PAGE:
The next several days, weeks really, were the toughest. Several appointments, scans, tests, lab work; it seemed like it would never end. Denise, from the Breast Program, helped me get answers for questions I had, made sure I knew how things would go and which doctors I needed to see. Honestly, my mind and body were still numb to everything. I was just going through the motions.
Denise met with my family to discuss their concerns and questions. She had resources to help us all understand what was going to happen. There were all kinds of books and handouts, pictures and props. She was really able to put into perspective what things would be like for me over the next several months.
I started chemotherapy June 6. I had my mastectomies done October 14. Denise reminded me every day that things would be ok and that I could call her anytime I had questions. She came to see me after surgery and brought me the little pillows for my arms! Oh my, were those helpful! They were cute little pink pillows that went under my arms so that there was no pressure on my drain tubes or on my chest. Those things went everywhere with me!
I started radiation November 24 and finished radiation on January 14, two days after my 27th birthday. A birthday that 6 months prior, I never thought I would see.
Denise fit me with prosthetics and made me feel female again! That was a huge step towards realizing that this whole ordeal would soon come to an end.
I can't even begin to tell you what a valuable resource the Breast Program was to me. It gave me the opportunity to be taken care of and let someone else be my eyes and ears; to guide me and make sure that my care was at the level it was supposed to be. I hope that every woman with this terrible disease is given the opportunity to be helped at the Breast Center! I would have to say it's like having a tour guide, a concierge and caretaker all wrapped up in one.
During December 2009, Carol's family traveled to Asheville to celebrate
her 75th birthday. Carol's grandchildren were quite surprised and delighted
by the amount of snow blanketing Western North Carolina. "The grandchildren
have never seen so much snow having lived in warmer climates such as
Singapore, Jakarta, Scottsdale and Atlanta," remarkedCarol.
Six years ago one of the reasons we selected Asheville for our retirement home was because of the reputation of the health care system. Little did we know how soon I would test that system!
March 3 - 7, I received my five day, twice daily, radiation treatment. In just three weeks from the time I received my diagnosis, my treatment was concluded. That took a lot of cooperation from an outstanding medical community, to complete my treatment in such a short time. Considering that I had started with an ominous cancer diagnosis three weeks earlier, received personal phone calls at home from physicians who worked me into their busy schedules, my experience positively exceeded all expectations.
Everyone involved with my care was friendly, efficient and caring.
I was diagnosed with breast cancer in 2007, at age 45. My first thought upon receiving my diagnosis was of my children -- would I see them grow up? The fear and anger that accompanied my diagnosis were overwhelming, and my desire to protect my son Colin, then age 5, and daughter Louise, then age 3, was intense. Aside from trying to absorb, understand and retain the medical and logistical aspects of my diagnosis and treatment plan, I was experiencing great emotional stress, loss of sleep and anxiety about what the next year and a half would look like; this period would include two surgeries, chemotherapy, radiation and one year of Herceptin treatment. How would I do it, with two young children? Could I do it?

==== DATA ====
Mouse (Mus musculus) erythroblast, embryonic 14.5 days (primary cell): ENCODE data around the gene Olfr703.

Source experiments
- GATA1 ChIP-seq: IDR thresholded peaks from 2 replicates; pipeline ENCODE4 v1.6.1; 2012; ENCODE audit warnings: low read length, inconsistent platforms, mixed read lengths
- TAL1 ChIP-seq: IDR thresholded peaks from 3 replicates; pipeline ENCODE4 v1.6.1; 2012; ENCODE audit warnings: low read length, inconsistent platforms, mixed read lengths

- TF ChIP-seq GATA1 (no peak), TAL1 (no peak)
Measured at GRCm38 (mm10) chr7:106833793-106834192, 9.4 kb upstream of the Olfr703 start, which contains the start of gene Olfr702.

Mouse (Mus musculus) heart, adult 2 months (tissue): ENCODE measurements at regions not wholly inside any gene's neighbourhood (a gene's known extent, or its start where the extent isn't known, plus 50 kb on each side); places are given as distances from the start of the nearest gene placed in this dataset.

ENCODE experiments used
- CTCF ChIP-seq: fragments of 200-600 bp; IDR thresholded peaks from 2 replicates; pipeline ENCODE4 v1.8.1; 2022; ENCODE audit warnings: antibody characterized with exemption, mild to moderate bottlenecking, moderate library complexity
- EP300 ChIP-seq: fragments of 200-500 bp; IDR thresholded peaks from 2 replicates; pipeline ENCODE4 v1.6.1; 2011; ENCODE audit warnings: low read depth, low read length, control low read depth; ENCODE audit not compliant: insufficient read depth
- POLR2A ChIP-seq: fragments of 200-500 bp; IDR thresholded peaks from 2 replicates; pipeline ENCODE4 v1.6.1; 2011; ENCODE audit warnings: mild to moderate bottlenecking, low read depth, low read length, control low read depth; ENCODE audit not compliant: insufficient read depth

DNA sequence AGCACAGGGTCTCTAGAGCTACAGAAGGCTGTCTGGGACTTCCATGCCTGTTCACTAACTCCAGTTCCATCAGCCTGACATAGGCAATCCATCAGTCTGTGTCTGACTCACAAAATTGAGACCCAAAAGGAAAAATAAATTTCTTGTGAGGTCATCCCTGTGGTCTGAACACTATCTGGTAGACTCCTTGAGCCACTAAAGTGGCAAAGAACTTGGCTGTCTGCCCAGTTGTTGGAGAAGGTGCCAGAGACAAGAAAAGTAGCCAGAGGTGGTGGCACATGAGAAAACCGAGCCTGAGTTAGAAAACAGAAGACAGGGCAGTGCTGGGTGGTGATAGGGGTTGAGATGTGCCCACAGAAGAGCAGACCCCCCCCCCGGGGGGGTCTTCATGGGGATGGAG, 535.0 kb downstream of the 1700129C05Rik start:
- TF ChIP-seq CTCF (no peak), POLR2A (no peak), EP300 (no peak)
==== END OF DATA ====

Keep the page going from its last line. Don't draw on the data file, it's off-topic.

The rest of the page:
During the time I was meeting with my medical team, I also went to see Denise at Mission's Breast Program. I cried and she listened, honoring my feelings with sensitivity. The most important part of that meeting, however, was that when I left her office, I had hope. The ways in which she helps patients are myriad. Apart from the emotional component, she is available to discuss treatment options with patients at a juncture when timely decision making is essential, yet the information to be weighed is invariably overwhelming. A breast cancer diagnosis is comparable to being dropped into a new country not knowing the language or customs at all; however, the need to learn it quickly and well is urgent, as your future hinges on you mastering the language of this disease to survive it.
The Breast Program provides important practical services that newly diagnosed women and women who have undergone mastectomies need. For example, Denise helped me with products that made my post-surgery experience more comfortable; she compassionately fits women with mastectomy bras, bathing suits and breast prostheses. She visits patients in the hospital after surgery, which is an emotionally raw and physically uncomfortable time.
I also feel that my treatment was enhanced by the fact that Denise was in communication with my team of physicians. She participated in the weekly breast cancer roundtable meetings held by breast cancer oncologists, radiation physicians and surgeons, where each case was discussed individually. This is critical because, as I understand it, the approach to treating breast cancer has changed radically over the past 20 years, and one of the most important discoveries has been that breast cancer is not one disease, but many; research is progressing more quickly than ever before by creating a treatment model that recognizes the particulars of a woman's genes, hormone status, age, lifestyle and other factors.
I am almost one year past the completion of my treatment, and feeling stronger every day. My husband and children are thriving, I am here to enjoy it and I am thankful for this every day.
I was 56 yrs old when diagnosed with Ductal Carcinoma In Situ. ( DCIS ) I am 58 yrs old now. Married to my husband Bennie for 40 yrs. We have three beautiful, wonderful, talented daughters. Four precious granddaughters and two precious great grandchildren. I'm a Documentation Analyst for STG INC. at the National Climatic Data Center, located in the Federal Building in downtown Asheville and have lived in the Asheville area for 20 yrs.
Feelings when diagnosed included anxiety, stress and fear. After losing a younger sister to breast cancer in 2005, and repeat mammograms and ultrasounds on left breasts, I requested an MRI in the fall of 2007, which indicted an abnormality on the right breast, after a second right breast ultrasound and MRI - guided right core needle biopsy, resulting in a diagnosis of " papilloma", was recommended and had an excisional biopsy, which resulted in Ductal Carcinoma In Situ diagnosis, was followed by reexcision for close margins. I had a simple mastectomy in May 2008.
I can't say enough about the breast program, it is wonderful!, it made a difference knowing that there is someone who truly cares and that they are there for you. And most of all that I knew and felt that she wanted to be there!